Porn impresario Larry Flynt is suing the state of California to overturn a statute that prevents him from investing in out-of-state casino businesses.
On Wednesday, Flynt (pictured), who owns a pair of Gardena cardrooms – the Hustler Casino and Larry Flynt’s Lucky Lady Casino (the former Normandie Casino) – filed a civil lawsuit in federal court claiming the state’s gambling rules are unconstitutional.
The California Business and Professions Code 19858 prohibits state residents who hold cardroom licenses from investing in out-of-state entities that operate casino-style gambling, even if these casinos are located outside the United States.
The lawsuit (read it here) offers some backstory on the reasoning behind this prohibition, citing a 2001 report by an independent state oversight agency that examined the ownership limitations. The restriction was intended to “keep organized crime out of California” but the report concedes that crime would or would not be present “regardless of the ownership of the club.”
The lawsuit quoted the then-chairman of the state Gambling Control Commission saying that the restriction was no longer valid “because publicly traded casino companies are effectively regulated in other states.” The report called Section 19858 “an anachronistic attempt to protect public safety” and said it would be “illogical” to keep the law on the books.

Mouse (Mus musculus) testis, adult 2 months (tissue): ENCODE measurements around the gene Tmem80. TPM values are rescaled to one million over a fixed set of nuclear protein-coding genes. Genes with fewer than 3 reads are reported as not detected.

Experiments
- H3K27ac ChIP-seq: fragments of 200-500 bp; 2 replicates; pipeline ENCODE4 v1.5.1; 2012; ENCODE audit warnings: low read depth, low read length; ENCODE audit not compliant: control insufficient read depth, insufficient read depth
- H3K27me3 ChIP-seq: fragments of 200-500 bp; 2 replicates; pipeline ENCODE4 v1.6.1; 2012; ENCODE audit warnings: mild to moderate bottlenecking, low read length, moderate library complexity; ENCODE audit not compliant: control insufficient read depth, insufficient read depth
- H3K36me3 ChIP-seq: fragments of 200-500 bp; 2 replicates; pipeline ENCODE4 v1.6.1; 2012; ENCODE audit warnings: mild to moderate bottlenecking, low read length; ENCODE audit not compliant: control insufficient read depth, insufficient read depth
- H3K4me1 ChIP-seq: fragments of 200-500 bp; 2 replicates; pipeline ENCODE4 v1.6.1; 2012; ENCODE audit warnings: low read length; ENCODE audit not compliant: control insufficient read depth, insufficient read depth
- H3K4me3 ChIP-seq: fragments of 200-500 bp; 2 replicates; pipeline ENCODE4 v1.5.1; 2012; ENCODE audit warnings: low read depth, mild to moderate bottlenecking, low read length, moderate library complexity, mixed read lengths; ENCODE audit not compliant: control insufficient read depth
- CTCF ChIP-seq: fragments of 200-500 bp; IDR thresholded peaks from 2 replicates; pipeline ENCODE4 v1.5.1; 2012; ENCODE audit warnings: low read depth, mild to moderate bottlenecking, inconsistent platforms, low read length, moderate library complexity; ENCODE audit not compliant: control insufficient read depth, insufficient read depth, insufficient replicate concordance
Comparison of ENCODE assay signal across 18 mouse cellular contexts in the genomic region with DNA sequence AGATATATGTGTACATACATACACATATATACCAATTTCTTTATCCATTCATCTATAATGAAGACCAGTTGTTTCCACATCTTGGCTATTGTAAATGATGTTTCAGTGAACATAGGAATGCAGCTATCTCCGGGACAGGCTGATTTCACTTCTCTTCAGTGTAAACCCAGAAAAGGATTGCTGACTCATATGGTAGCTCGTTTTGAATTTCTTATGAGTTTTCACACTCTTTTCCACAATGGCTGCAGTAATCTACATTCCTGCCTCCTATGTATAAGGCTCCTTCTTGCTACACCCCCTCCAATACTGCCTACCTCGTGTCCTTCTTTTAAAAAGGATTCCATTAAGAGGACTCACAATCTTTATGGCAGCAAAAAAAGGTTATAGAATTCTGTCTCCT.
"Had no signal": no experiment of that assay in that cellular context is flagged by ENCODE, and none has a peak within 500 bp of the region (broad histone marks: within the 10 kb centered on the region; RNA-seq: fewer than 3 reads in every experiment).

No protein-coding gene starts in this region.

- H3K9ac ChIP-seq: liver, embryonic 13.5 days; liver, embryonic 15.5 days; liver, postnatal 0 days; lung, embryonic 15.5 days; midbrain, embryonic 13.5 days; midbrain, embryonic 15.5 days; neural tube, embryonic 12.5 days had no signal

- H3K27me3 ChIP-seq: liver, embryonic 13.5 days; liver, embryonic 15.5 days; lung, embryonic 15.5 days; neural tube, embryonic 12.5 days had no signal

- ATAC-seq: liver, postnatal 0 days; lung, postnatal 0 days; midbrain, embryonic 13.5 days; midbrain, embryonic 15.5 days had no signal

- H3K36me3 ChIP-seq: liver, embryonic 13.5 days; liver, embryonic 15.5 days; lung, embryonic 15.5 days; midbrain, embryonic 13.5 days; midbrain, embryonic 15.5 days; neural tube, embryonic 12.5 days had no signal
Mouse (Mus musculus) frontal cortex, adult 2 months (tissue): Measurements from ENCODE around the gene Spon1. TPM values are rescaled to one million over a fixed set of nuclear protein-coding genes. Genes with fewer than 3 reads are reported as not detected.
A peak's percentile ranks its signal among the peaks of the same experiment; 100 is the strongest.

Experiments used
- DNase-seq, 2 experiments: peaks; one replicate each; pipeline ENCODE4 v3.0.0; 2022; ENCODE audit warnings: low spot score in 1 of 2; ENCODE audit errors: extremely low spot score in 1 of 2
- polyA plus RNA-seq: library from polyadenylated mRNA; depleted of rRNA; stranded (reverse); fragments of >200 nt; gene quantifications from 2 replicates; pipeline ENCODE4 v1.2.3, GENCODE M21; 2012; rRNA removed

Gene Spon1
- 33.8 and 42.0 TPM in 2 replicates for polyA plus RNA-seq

The suit notes that in 2000, California voters approved a ballot initiative that permitted casinos on tribal lands with no ownership restrictions. Since then, out-of-state entities that engage in casino gambling activities have been allowed to manage or finance casinos on tribal land, while Flynt is prevented from involvement with casinos in other jurisdictions.
The lawsuit says Section 19858 violates the US Constitution’s (a) Commerce Clause by discriminating against California gaming licensees, and (b) Due Process Clause by preventing the plaintiffs from engaging in a profession of their choosing.
Joining Flynt as plaintiffs in the suit are Haig Kelegian Sr. and Haig Kelegian Jr., who together hold ownership stakes in the Bicycle Club, Commerce Casino, Club One Casino, Crystal Casino and Oceans 11 card rooms.
All the plaintiffs claim to have suffered harm by being prevented from investing in out-of-state casino opportunities. They’re seeking injunctive relief from the unconstitutional statutes as well as attorneys’ fees and court costs.